Mistretta sees the move towards IT as a positive for AV guys. “Customers are asking for complementary solutions that are outside of the boardroom” to spaces such as the desktop, where AV guys typically don’t go. When AV guys think about their customers there’s a lot of opportunity for them to add more value by being able to broaden their scope and “think about the holistic view of the customer,” says Mistretta. Being able to pair mobile devices with an endpoint or provide cloud services can add more value into accounts.
“There is a lot that has changed our industry. The AV people, the dealers and reps all have to learn about it because their customers are asking for it; whether it is services or hardware,” says Zelkin.
With many more options available, from all-in-one endpoints, to cloud-based virtual meeting rooms, the cost of unified communications and collaboration systems have come way down. The systems have also become easy to install and use, in some cases needing little training. This is putting the decision-making power truly in the hands of the end-user/technology manager.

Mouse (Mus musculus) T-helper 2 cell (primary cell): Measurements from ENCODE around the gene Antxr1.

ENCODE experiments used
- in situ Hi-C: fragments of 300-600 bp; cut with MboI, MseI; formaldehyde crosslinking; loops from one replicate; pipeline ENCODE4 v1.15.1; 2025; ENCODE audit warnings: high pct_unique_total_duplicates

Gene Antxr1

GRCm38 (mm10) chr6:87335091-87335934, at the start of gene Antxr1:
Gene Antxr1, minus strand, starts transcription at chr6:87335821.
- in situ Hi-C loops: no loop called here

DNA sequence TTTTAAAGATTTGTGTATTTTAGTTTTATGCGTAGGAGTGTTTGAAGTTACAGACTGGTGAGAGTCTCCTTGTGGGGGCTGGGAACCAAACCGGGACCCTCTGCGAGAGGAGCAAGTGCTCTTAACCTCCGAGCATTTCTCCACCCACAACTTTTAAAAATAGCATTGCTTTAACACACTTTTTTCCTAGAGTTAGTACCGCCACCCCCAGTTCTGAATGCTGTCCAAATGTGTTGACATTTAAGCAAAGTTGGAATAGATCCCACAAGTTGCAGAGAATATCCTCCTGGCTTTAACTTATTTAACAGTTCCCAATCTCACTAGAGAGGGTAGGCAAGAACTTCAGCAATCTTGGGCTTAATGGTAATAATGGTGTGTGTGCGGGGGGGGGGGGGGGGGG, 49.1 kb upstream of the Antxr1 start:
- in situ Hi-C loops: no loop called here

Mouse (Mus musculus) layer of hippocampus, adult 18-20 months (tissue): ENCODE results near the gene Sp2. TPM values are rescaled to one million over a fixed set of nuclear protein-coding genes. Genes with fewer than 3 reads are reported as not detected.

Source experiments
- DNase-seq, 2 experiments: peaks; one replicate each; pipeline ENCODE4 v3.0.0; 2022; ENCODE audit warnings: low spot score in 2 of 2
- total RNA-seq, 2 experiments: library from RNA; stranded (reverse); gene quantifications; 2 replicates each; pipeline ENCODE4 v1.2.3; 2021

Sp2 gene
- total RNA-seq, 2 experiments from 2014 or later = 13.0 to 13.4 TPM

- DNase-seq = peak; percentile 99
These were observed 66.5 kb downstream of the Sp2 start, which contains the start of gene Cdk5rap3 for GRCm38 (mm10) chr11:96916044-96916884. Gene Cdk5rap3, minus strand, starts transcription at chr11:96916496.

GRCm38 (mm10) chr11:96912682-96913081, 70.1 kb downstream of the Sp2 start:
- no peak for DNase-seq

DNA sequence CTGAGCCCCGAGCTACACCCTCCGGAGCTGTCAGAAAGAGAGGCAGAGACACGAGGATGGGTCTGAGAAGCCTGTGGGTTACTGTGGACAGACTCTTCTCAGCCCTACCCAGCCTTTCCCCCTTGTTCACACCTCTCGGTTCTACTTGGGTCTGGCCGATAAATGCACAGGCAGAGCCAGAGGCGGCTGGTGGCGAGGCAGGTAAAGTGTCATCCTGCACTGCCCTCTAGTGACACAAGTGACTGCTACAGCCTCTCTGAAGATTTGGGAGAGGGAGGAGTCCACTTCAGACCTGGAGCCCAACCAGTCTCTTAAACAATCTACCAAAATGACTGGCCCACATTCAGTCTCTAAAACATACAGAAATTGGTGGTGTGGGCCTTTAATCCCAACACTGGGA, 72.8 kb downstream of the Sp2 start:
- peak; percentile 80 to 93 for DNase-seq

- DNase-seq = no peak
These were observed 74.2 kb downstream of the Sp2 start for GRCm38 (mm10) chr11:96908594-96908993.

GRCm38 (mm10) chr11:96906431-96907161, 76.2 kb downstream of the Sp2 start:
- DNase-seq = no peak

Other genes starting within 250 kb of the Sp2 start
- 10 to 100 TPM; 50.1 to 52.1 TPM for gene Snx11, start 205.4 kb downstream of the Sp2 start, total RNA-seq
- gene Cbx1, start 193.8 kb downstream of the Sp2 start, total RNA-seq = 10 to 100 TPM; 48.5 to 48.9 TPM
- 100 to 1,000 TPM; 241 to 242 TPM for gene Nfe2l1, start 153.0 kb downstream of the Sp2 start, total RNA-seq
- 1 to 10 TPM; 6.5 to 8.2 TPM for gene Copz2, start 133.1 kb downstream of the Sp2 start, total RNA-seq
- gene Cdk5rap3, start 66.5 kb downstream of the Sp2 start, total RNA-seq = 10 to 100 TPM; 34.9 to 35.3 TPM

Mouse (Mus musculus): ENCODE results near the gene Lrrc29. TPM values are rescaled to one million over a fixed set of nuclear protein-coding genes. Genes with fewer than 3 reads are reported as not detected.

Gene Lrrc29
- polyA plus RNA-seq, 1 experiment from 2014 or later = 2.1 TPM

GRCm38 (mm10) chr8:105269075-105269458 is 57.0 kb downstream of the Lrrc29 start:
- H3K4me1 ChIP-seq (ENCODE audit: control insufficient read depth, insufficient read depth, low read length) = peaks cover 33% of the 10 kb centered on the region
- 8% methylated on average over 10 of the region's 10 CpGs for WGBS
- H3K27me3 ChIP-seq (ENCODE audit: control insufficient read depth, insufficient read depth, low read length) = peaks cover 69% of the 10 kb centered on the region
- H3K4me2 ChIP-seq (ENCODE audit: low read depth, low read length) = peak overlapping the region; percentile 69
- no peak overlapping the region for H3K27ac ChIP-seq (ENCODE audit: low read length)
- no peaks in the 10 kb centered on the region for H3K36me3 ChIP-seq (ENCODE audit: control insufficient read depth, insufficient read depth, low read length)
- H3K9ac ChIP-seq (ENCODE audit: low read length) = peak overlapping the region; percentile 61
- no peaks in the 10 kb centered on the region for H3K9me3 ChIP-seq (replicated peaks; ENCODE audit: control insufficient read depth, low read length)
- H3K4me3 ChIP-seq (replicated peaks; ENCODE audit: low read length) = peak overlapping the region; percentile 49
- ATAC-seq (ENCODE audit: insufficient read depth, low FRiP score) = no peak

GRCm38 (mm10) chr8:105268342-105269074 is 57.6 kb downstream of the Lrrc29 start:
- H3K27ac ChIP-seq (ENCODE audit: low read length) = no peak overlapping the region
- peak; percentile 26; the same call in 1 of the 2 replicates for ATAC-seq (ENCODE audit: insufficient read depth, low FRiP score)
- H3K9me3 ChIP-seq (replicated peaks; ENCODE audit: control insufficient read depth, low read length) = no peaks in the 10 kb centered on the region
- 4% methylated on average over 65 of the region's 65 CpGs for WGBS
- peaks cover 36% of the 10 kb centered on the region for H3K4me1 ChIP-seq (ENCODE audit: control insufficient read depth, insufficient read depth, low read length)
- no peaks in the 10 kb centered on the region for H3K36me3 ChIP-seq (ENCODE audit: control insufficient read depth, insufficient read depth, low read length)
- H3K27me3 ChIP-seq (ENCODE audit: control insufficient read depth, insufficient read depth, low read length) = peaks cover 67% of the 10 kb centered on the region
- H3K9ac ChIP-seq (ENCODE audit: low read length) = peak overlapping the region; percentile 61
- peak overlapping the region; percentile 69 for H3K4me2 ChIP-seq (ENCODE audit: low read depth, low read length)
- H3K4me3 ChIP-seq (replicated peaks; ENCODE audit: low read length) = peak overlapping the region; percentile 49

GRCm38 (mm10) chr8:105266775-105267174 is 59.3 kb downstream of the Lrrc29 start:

Danto suggests, “The tipping point is going to be where it’s no longer going to be people spending tens-of-thousands of dollars per room.” Instead they are asking, “What’s the experience? Do I really need to have a touchpanel with my company’s logo on it, did I need to pay $10,000 for the programming — or does the stuff that comes with [stand-alone appliances] — is it good enough?” We’re finally starting to see a real focus on the end-user. “The end-user themselves coming out for themselves, saying this is what we want, this is how it works; it’s a very refreshing change,” says Danto.
Beyond the Conference Room
With the rise in telecommuting, the IMCCA has been receiving more calls asking what home workers need in order to conference from home because they are realizing the need for video. “God bless Skype. I think there’s a wonderful time and use for Skype, but people understand that as a day-to-day business, that Skype is not the way you are going to conduct a two- or three-hour business conference,” says Zelkin. The use of conferencing has reached the masses. “We can really thank our friends at Cisco, for helping to create the awareness with the telepresence and conferencing commercials,” she says, while also crediting Skype for introducing the world to video.